Investigating a crime novel: Guest blog by author/criminologist Jennifer Chase

Jennifer Chase, author and criminologist
Jennifer Chase, author and criminologist

I love to conduct research for a new book, especially when it’s in my area of expertise. This can be intimidating and quite burdensome for a writer, but I really enjoy this part of the creative process.  You can learn new facts that you didn’t know yesterday.

It’s quite amazing when you begin to outline the story you want to write and you realize all the little details you need to research to give your story that added dimension.  Even though I’ve studied intensely about forensics and criminology, I still find myself looking up things and asking questions.

Many people have asked me when is the best time to do research for a novel and how much research is necessary.  Well, personally, I don’t think you could ever do too much research.  Whatever you don’t use on the current project, you can use for something else, especially if you’re writing in the same genre such as thrillers, mysteries, and crime fiction.

When you’ve plotted out your basic story, make a list of what you need to research.  I generally do all my research at once, with only minor things that I need clarified throughout the actual writing process.

Here are some helpful guidelines that I use for my own research:

You can never have too much research and information.  Be creative and dig up interesting facts and information.

  • Plan your research well in advance or during your outline stage.
  • Take the extra time to budget your time in order to complete research in all the areas of your story.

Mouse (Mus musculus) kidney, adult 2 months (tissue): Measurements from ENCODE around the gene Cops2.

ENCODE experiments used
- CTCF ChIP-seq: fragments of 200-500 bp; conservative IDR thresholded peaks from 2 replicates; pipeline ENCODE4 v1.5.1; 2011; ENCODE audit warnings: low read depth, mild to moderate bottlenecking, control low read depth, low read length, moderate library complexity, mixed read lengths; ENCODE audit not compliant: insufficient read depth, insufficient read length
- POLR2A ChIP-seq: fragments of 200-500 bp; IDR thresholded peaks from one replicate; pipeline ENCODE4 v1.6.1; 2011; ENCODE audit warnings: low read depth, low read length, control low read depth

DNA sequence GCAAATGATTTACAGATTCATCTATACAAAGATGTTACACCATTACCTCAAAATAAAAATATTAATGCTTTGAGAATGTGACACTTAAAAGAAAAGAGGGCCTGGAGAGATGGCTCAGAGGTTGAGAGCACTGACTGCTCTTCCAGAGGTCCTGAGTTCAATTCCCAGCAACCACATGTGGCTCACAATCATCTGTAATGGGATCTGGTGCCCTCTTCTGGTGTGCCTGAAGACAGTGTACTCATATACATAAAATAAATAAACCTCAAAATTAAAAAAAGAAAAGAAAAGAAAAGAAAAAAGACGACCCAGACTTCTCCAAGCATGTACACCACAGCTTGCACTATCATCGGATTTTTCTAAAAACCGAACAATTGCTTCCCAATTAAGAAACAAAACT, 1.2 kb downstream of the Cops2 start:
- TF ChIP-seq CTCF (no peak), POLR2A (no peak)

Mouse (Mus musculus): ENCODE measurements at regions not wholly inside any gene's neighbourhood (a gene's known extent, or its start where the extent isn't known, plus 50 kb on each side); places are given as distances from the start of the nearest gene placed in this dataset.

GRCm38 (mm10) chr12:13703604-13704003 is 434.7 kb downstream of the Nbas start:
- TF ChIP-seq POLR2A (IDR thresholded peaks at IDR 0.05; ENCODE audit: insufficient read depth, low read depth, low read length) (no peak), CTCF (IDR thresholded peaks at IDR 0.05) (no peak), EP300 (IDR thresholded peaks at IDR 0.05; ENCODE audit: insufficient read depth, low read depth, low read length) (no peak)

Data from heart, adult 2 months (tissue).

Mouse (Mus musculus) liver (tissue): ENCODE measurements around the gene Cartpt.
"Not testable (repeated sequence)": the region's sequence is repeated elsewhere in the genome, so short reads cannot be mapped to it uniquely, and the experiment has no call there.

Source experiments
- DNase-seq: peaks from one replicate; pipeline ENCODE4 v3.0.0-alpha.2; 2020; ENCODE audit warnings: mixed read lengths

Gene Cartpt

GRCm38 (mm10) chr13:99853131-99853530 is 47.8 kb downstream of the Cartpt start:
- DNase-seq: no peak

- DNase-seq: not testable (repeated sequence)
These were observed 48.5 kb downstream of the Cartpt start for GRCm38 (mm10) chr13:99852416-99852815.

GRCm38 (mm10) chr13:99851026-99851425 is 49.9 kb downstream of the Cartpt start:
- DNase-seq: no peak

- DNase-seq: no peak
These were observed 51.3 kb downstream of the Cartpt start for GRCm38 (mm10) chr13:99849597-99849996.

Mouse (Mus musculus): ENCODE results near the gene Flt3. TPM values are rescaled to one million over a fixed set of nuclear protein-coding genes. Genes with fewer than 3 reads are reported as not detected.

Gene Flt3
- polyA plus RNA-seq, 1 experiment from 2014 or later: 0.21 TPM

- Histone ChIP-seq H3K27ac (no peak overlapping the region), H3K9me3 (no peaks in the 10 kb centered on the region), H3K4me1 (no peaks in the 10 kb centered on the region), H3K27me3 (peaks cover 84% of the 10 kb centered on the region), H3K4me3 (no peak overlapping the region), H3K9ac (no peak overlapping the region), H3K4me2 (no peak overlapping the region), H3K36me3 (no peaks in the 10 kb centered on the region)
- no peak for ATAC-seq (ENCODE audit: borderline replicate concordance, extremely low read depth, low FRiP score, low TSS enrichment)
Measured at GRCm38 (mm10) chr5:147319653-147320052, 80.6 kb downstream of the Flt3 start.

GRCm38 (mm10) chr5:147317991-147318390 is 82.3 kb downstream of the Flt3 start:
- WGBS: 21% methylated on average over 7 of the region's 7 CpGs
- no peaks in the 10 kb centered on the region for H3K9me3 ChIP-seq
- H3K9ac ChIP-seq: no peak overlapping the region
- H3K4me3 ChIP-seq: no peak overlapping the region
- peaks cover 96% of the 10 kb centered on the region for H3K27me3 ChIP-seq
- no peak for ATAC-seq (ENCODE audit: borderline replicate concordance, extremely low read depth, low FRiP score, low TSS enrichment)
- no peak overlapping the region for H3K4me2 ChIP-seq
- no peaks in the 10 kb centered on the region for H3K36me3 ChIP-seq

• Use every available resource: Internet, library, bookstores, used bookstores, professionals in specific fields, and read absolutely everything you can.  You can find informative books about all kinds of topics from flea markets, garage sales, and swap meets.
  • Don’t forget about using your camera to help inspire your writing project.  It helps to take photos of specific places or things that will give you great visuals for your story.
  • For interviews with professionals such as doctors, lawyers, police officers, etc., make sure you have a complete list of detailed questions before you conduct your interview.  Spend some time on this before you meet for an appointment so that you’re well prepared.
  • Keep all your research organized in file folders both on your computer and on paper.  It will make it easier to refer to your notes or use for another project in the future.


About the author:

Jennifer Chase holds a bachelor degree in police forensics and a master’s degree in criminology.  In addition, she holds certifications in serial crime and criminal profiling.  She is also an affiliate member of the International Association of Criminologists.   She is an award winning author with three thriller novels (Compulsion, Dead Game, Silent Partner) and a screenwriting workbook (How to Write a Screenplay).  For books and more information:




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